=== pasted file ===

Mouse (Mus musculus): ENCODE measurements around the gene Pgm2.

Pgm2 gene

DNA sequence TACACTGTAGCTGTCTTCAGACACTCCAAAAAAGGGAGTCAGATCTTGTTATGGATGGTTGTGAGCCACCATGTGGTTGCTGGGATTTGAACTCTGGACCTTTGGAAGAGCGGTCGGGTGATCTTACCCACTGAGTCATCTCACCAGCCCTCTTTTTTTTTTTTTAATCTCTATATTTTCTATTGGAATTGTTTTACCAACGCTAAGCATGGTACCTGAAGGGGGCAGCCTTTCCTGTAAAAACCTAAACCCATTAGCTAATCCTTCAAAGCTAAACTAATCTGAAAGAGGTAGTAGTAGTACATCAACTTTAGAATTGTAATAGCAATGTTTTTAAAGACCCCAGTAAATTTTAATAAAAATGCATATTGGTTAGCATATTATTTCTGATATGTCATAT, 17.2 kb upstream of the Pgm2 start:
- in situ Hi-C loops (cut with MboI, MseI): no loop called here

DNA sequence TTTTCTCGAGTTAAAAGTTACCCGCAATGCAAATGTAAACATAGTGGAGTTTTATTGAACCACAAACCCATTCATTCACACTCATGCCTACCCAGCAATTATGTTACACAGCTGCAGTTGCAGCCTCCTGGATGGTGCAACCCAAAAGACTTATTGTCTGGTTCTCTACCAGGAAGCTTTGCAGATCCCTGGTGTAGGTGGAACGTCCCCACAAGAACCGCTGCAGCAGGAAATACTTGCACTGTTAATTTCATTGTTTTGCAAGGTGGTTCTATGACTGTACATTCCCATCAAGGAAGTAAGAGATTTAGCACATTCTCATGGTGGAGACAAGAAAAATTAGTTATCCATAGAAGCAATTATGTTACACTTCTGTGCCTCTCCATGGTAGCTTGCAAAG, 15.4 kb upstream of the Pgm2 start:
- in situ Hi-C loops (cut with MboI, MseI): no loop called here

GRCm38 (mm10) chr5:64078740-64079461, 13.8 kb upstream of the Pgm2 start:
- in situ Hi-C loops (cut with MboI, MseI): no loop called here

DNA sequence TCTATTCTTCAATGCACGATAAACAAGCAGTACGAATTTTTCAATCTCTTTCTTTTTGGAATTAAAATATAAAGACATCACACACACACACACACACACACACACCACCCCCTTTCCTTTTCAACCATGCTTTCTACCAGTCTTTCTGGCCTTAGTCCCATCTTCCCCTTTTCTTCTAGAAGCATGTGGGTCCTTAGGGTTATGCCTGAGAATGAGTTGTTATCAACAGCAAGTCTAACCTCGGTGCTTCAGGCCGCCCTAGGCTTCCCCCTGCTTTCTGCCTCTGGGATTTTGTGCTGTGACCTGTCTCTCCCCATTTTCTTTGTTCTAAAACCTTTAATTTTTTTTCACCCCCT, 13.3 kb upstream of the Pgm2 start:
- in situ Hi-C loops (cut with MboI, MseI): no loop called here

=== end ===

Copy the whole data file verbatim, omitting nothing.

Mouse (Mus musculus): ENCODE measurements around the gene Pgm2.

Pgm2 gene

DNA sequence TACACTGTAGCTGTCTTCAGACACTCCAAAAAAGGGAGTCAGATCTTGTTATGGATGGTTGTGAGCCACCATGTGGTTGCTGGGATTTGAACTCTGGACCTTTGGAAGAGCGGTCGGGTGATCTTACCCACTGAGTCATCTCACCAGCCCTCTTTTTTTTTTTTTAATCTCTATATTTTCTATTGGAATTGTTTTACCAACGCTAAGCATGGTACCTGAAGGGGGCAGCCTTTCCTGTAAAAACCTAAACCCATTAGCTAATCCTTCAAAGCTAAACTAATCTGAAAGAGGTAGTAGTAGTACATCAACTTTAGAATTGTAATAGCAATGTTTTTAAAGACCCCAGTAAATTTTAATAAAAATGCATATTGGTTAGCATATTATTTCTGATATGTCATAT, 17.2 kb upstream of the Pgm2 start:
- in situ Hi-C loops (cut with MboI, MseI): no loop called here

DNA sequence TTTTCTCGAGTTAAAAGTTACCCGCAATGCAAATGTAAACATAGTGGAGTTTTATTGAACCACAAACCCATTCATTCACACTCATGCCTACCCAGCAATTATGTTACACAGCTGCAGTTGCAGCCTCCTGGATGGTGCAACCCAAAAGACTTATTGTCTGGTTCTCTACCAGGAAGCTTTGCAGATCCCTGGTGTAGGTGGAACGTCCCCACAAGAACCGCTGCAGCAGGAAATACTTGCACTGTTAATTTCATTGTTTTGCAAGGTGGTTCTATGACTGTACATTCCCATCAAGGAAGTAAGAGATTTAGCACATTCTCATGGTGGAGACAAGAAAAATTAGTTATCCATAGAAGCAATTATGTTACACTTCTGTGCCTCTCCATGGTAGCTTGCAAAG, 15.4 kb upstream of the Pgm2 start:
- in situ Hi-C loops (cut with MboI, MseI): no loop called here

GRCm38 (mm10) chr5:64078740-64079461, 13.8 kb upstream of the Pgm2 start:
- in situ Hi-C loops (cut with MboI, MseI): no loop called here

DNA sequence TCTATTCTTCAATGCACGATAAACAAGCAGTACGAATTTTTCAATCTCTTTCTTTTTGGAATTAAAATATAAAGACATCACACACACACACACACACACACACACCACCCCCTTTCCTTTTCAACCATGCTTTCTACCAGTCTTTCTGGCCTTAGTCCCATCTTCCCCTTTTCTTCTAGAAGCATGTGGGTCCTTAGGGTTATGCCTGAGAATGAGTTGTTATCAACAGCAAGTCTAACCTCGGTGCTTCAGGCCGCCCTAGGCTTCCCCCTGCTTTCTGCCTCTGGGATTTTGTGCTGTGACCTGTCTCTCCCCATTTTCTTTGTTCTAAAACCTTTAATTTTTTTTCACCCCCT, 13.3 kb upstream of the Pgm2 start:
- in situ Hi-C loops (cut with MboI, MseI): no loop called here